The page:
Parents need to know that My Life as a Zucchini is an Oscar-nominated French-Swiss animated movie about an orphaned boy nicknamed Zucchini who goes to live in a group foster home. The occasionally mature subject matter -- including the death of Zucchini's alcoholic mother and references to sex, abuse, violence, suicide, deportation, and other reasons children end up in state care -- makes the movie most appropriate for older tweens and up. Kids comically discuss sex, and there's a brief scene of a couple kissing, as well as one in which kids confront their pregnant caretaker about how she became pregnant. Expect some sad moments and conversations, but lots of funny and touching ones, too. There's plenty to talk about after watching movie, and it ultimately has a happy ending, as well as messages about family, friendship, and empathy.

User Reviews

  • Parents say
  • Kids say
Parent of a 9 and 15 year old Written byMeowstiic T. December 20, 2017

Movie has Very Dark Themes, Weird Stuff, Sexual Things

The movie touched me and pulled at my heartstrings, but I felt that it just wasn't aimed at kids. There's a really sexual scene where a young kid tell... Continue reading
Parent of a 15 and 15 year old Written bydeuxbebes April 18, 2018

Not for kids, tweens, nor teens

We got as far as the boys talking about sex and shut it off. The boy not only describes sex but also male orgasm, which was completely inappropriate for any... Continue reading
Kid, 10 years old April 17, 2017

It's an awesome movie that should be rated PG!

I saw it at a film festival thirteen days before its actual release date and I loved it!! When I first saw the rating it said the movie was rated pg-13. I was a... Continue reading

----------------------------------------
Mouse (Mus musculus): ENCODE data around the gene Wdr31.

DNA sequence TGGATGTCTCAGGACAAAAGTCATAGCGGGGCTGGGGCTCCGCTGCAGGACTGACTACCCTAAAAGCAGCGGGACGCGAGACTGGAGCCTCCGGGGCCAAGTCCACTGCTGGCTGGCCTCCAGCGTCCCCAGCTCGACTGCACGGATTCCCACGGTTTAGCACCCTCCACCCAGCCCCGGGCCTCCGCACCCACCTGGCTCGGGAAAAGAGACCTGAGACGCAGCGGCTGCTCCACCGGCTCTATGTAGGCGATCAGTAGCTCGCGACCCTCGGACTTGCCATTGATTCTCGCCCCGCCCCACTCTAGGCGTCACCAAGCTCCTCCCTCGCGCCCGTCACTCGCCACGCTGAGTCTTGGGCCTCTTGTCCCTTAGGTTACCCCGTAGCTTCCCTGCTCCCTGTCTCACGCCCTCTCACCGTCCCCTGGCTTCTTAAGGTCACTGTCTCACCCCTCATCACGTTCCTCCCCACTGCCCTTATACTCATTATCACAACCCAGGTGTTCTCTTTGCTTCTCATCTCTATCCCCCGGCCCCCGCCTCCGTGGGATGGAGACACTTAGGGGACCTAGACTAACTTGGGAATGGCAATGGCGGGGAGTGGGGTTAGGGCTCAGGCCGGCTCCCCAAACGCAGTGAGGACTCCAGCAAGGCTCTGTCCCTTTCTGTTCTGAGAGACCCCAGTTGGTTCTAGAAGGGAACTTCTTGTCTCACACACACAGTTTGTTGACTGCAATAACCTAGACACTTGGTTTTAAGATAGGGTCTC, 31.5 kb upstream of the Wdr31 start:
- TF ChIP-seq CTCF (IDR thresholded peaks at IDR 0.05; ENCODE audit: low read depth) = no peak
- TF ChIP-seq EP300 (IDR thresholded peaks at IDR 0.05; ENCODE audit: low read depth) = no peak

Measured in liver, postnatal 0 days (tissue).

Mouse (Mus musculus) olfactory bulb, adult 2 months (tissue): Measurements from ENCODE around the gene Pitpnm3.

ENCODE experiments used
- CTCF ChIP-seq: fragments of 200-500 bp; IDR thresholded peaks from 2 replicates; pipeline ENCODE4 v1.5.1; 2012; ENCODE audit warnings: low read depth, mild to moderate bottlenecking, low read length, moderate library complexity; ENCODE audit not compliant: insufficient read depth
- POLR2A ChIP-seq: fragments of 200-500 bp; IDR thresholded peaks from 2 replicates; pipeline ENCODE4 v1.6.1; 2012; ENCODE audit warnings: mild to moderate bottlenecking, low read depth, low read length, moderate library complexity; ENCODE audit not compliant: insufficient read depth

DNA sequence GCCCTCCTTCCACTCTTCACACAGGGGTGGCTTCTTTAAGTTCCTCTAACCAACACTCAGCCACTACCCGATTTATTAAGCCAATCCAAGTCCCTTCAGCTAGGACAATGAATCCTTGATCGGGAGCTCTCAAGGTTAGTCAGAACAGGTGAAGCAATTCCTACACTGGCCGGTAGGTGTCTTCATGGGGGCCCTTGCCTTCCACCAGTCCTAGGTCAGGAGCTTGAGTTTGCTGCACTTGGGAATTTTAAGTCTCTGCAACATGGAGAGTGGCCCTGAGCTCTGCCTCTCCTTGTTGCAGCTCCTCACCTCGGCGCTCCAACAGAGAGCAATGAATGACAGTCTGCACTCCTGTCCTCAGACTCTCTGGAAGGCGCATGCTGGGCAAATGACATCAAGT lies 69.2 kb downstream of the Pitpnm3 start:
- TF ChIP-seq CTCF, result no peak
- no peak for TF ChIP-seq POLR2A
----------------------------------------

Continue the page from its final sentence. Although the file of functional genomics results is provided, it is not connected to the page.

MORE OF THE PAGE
Kid, 12 years old March 12, 2017

Woah!

This movie is utterly fantastic! I put for ages 6 and up because some of the content might be above their heads but I trust you with this one. It does have a li... Continue reading

What's the story?

MY LIFE AS A ZUCCHINI is a French-Swiss stop-motion animated film about a 9-year-old boy nicknamed Zucchini (voiced by Gaspard Schlatter in the original and Erick Abbate in the English-dubbed version) who ends up in a group foster home after his alcoholic mother dies suddenly in a home accident. Raymond (Michel Vuillermoz, Nick Offerman), the kind police officer who takes Zucchini to the home, stays in touch with the boy as he adjusts to the social hierarchy of the home. Simon (Paulin Jaccoud) is the worldly alpha kid with bullyish tendencies, but he's eventually won over. The rest of the crew -- Ahmed, Alice, Jujube, and Beatrice -- is sweet and unassuming, but they all have heartbreaking stories. The kids bond and form a routine -- and then a new orphan named Camille (Sixtine Murat, Ness Krell) arrives. Zucchini is instantly smitten with her, but her time in the home is threatened by a secretly cruel aunt, who threatens to take Camille away.